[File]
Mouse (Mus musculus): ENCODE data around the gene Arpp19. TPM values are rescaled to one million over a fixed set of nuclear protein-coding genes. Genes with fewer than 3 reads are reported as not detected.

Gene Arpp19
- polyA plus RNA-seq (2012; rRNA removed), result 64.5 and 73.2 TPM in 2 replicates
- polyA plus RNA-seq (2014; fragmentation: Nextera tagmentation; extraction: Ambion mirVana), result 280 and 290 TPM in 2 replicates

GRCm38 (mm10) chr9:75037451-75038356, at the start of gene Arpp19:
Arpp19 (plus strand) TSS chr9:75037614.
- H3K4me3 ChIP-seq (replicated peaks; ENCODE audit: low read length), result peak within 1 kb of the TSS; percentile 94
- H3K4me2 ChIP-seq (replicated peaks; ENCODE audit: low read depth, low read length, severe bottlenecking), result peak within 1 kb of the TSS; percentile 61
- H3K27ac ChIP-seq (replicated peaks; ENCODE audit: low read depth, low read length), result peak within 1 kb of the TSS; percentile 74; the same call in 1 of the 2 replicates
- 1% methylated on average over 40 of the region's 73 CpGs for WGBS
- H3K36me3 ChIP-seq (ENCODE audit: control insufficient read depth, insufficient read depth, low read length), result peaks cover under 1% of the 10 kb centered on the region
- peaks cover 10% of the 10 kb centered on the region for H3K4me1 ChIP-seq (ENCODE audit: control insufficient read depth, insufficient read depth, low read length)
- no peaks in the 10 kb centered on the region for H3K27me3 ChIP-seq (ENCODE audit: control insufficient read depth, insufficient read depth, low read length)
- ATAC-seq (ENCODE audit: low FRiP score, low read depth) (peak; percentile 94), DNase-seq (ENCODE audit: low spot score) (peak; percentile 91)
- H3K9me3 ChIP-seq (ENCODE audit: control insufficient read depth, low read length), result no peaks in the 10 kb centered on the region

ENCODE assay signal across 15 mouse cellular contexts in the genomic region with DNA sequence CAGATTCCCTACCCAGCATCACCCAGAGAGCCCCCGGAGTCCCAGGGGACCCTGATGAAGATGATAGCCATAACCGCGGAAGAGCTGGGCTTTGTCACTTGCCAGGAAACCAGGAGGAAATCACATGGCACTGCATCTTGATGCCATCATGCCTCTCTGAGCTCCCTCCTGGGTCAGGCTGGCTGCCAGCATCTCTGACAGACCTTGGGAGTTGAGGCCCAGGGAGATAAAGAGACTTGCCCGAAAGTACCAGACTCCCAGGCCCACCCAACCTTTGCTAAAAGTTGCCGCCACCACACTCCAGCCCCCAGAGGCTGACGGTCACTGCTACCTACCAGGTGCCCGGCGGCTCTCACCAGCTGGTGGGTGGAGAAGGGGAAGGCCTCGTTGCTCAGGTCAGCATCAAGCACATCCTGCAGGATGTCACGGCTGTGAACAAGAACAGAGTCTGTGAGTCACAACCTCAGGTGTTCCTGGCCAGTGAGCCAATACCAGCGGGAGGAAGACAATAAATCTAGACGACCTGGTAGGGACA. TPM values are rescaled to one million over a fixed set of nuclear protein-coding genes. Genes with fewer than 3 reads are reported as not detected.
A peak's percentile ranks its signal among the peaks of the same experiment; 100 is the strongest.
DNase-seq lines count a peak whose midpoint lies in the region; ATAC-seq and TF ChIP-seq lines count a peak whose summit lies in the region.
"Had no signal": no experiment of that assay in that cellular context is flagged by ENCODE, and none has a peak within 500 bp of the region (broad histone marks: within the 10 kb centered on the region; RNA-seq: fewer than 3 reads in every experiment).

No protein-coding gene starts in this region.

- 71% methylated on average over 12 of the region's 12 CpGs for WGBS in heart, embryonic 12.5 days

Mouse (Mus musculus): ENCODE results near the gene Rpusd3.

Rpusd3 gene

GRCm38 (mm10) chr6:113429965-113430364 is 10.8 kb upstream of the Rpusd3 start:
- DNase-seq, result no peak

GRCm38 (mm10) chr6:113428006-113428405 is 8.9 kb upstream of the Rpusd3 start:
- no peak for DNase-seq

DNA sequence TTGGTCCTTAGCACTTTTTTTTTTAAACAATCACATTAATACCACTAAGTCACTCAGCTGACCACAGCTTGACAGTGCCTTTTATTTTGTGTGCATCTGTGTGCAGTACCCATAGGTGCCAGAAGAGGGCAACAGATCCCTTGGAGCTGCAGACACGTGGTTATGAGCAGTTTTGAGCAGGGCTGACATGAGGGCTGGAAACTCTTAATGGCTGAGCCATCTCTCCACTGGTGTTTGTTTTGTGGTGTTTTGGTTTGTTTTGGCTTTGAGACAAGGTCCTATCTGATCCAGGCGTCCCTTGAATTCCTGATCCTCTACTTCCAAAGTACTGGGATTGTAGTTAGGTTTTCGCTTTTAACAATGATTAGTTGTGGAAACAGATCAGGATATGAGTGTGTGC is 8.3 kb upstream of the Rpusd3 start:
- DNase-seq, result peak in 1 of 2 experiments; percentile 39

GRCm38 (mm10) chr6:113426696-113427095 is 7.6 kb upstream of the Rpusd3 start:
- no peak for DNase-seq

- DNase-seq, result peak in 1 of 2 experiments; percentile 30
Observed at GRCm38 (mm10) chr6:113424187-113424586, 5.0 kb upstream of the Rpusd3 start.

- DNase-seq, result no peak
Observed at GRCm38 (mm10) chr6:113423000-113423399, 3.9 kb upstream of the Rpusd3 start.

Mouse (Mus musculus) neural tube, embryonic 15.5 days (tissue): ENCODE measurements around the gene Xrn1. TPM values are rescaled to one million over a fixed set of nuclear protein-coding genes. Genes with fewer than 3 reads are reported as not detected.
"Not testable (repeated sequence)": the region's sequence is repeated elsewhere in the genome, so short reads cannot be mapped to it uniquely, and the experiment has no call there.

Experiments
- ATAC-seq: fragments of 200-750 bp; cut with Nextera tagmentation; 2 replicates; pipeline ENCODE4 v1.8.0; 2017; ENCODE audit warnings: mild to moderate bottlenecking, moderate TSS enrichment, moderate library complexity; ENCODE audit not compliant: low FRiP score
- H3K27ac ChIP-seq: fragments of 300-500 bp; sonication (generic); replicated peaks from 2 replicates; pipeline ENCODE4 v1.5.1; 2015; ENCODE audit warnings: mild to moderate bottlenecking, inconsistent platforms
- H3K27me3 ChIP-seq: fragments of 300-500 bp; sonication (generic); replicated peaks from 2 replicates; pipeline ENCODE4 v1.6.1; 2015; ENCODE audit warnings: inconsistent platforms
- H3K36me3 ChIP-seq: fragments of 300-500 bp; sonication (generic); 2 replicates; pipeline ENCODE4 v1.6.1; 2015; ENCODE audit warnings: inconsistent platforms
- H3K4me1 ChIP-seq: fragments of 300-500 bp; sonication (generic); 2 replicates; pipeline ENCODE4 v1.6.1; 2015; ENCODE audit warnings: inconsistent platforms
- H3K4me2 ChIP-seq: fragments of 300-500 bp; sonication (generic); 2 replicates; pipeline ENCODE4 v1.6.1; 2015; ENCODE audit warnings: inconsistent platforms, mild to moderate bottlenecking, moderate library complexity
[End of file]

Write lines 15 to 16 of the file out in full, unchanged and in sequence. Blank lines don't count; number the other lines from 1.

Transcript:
- H3K9me3 ChIP-seq (ENCODE audit: control insufficient read depth, low read length), result no peaks in the 10 kb centered on the region

ENCODE assay signal across 15 mouse cellular contexts in the genomic region with DNA sequence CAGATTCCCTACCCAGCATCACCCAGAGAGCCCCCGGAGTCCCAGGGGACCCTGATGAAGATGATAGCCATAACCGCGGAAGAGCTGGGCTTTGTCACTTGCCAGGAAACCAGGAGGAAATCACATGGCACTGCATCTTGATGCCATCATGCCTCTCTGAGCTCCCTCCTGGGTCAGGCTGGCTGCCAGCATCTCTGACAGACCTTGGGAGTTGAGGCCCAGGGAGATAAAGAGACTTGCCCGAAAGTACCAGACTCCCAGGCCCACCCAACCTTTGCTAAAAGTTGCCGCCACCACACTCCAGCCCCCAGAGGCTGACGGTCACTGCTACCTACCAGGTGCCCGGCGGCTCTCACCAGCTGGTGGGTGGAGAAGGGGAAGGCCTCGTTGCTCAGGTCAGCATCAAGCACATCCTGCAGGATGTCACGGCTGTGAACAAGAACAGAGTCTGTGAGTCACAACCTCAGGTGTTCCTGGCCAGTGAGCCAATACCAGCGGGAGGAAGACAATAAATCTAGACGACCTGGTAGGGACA. TPM values are rescaled to one million over a fixed set of nuclear protein-coding genes. Genes with fewer than 3 reads are reported as not detected.